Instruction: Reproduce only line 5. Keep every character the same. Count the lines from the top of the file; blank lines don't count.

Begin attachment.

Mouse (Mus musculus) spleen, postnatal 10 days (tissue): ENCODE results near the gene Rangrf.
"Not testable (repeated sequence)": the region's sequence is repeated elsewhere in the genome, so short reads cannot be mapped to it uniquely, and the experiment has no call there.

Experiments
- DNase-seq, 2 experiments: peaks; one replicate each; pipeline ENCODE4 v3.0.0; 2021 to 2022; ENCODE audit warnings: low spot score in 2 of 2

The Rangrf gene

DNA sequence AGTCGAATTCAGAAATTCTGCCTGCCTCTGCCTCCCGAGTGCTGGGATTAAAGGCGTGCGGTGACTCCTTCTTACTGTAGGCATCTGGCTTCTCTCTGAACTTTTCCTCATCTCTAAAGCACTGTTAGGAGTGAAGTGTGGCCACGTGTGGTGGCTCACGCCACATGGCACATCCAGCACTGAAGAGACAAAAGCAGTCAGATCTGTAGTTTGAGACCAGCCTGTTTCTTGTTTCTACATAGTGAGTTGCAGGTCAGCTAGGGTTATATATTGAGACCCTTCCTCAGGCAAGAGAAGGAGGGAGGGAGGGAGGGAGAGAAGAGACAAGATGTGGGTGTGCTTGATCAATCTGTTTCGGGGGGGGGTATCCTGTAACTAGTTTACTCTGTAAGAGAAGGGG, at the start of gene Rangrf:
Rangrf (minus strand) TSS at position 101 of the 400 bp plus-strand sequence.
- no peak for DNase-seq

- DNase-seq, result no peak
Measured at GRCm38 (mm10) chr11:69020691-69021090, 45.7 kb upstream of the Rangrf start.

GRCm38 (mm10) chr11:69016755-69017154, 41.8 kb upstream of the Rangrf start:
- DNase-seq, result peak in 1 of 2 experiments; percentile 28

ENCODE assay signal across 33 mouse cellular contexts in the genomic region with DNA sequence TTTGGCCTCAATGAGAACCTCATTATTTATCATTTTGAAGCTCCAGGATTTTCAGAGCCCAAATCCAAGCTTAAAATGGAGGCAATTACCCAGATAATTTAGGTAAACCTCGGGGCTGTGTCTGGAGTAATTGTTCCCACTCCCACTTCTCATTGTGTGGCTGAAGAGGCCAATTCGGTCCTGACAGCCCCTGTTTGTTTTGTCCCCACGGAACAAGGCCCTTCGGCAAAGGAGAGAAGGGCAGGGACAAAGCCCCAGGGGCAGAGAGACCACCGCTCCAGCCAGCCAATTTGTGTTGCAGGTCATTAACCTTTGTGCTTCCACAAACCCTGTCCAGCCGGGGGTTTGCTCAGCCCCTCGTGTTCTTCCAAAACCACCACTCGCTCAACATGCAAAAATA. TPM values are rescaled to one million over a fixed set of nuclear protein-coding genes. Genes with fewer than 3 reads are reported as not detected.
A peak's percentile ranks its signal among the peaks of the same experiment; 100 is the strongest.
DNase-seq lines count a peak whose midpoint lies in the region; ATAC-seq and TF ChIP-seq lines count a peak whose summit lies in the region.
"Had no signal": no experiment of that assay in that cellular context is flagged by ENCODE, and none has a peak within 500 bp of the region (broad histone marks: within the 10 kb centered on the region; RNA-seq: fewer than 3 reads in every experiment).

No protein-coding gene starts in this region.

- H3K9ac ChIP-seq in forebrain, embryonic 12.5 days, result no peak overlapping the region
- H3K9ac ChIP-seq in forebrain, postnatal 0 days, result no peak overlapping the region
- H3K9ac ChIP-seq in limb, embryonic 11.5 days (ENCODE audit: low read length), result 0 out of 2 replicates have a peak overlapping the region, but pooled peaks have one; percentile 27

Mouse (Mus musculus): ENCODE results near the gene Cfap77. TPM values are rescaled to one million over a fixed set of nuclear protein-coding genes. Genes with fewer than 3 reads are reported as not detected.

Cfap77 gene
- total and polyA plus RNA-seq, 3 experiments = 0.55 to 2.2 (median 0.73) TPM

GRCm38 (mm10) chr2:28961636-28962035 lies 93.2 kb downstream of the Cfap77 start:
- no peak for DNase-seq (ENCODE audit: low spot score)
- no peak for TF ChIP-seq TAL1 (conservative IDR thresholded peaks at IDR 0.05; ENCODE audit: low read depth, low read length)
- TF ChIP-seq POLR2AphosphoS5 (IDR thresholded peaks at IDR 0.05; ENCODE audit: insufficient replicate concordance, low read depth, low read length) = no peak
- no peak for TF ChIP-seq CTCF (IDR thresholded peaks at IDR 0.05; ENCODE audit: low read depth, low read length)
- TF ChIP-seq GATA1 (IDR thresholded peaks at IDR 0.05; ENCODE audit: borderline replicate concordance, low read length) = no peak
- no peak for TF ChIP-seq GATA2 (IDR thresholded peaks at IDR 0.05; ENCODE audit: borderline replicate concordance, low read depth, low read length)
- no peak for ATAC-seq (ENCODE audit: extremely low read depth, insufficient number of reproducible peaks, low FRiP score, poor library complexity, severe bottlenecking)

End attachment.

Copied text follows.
The Rangrf gene